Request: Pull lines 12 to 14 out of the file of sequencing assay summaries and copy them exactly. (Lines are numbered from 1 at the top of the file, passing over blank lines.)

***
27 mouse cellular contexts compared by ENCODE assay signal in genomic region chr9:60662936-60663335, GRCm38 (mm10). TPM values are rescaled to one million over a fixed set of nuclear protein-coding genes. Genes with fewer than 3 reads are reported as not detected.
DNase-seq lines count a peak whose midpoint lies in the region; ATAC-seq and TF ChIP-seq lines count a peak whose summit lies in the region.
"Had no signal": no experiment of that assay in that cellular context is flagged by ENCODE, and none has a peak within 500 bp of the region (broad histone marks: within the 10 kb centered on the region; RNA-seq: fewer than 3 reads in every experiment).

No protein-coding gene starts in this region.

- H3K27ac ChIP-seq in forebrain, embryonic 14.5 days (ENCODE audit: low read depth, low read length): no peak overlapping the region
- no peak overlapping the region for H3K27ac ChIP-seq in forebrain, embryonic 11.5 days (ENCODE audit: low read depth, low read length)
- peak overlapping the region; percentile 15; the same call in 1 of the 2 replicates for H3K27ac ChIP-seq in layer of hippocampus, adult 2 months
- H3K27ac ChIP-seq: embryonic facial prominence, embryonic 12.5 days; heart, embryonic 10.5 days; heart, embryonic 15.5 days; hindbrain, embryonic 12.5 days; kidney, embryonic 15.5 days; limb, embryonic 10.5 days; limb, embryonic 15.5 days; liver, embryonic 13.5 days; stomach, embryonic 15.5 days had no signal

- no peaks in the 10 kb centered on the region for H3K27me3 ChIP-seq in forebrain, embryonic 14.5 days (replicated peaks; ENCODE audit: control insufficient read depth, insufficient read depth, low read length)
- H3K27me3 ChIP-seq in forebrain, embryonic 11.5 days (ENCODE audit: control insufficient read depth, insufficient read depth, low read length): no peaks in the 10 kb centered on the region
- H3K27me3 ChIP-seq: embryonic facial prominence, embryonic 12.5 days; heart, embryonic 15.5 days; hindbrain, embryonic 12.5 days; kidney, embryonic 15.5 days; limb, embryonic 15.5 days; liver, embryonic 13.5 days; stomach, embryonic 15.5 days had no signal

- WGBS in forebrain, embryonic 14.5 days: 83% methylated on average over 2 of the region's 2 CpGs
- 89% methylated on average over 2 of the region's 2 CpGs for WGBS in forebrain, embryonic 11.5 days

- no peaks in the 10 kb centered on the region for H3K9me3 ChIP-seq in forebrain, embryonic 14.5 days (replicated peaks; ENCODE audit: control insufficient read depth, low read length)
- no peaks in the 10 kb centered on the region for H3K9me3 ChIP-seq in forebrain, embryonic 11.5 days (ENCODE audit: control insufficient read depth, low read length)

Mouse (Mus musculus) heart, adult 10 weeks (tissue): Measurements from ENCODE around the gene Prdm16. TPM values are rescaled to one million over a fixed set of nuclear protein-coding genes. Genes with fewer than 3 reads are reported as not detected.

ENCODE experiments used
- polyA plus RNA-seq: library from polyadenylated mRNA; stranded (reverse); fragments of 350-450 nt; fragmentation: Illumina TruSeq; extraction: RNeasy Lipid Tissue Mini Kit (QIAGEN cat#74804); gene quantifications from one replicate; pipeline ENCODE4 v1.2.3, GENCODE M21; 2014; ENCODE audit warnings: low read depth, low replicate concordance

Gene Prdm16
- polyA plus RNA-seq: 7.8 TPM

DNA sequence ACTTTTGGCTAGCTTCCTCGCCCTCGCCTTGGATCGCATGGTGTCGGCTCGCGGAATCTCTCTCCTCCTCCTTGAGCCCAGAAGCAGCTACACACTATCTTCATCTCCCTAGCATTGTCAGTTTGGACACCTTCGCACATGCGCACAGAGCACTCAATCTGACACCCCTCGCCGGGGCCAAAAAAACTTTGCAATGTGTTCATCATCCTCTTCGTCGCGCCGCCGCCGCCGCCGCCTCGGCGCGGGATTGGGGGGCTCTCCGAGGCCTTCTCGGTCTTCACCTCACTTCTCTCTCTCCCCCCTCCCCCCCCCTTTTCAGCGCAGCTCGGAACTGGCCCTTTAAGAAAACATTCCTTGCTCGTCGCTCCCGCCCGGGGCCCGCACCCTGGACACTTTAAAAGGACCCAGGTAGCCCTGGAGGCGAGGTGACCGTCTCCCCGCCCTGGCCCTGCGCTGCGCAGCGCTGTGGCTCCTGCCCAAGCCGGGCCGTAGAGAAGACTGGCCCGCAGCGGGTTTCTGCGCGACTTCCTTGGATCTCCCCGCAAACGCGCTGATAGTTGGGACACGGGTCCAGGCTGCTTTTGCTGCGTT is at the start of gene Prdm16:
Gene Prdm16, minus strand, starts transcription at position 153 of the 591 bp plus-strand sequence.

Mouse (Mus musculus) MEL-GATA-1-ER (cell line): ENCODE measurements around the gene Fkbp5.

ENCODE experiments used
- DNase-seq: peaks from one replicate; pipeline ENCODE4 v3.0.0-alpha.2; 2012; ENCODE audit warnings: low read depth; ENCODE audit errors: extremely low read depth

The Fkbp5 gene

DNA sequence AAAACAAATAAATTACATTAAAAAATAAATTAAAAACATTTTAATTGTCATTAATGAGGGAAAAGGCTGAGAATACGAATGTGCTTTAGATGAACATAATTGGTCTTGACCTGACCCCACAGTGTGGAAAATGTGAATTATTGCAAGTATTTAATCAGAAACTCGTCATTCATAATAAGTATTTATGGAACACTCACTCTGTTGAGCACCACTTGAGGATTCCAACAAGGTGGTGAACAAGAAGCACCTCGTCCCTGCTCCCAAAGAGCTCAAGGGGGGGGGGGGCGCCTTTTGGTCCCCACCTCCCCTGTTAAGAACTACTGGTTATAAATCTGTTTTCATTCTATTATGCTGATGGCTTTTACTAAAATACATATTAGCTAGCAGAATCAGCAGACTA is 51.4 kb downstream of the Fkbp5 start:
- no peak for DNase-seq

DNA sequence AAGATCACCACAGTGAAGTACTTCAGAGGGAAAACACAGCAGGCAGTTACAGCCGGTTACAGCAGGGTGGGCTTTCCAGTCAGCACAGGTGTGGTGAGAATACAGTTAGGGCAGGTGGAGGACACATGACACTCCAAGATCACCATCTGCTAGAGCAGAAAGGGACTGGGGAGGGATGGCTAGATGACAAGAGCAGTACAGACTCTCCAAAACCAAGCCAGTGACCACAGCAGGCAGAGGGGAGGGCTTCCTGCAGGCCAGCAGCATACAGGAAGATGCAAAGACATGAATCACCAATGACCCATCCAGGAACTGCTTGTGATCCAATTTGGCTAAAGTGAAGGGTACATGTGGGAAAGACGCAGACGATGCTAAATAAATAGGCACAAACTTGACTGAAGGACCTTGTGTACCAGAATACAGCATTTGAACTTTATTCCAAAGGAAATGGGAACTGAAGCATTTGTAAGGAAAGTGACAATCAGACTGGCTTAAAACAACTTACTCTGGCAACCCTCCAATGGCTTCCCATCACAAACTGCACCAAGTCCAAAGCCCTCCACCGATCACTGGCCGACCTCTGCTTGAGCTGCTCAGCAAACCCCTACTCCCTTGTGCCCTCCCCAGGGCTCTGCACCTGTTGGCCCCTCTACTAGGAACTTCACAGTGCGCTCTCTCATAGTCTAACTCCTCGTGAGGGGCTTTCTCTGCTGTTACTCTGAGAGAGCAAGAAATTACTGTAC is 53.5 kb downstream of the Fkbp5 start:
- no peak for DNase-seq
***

- WGBS in forebrain, embryonic 14.5 days: 83% methylated on average over 2 of the region's 2 CpGs
- 89% methylated on average over 2 of the region's 2 CpGs for WGBS in forebrain, embryonic 11.5 days

- no peaks in the 10 kb centered on the region for H3K9me3 ChIP-seq in forebrain, embryonic 14.5 days (replicated peaks; ENCODE audit: control insufficient read depth, low read length)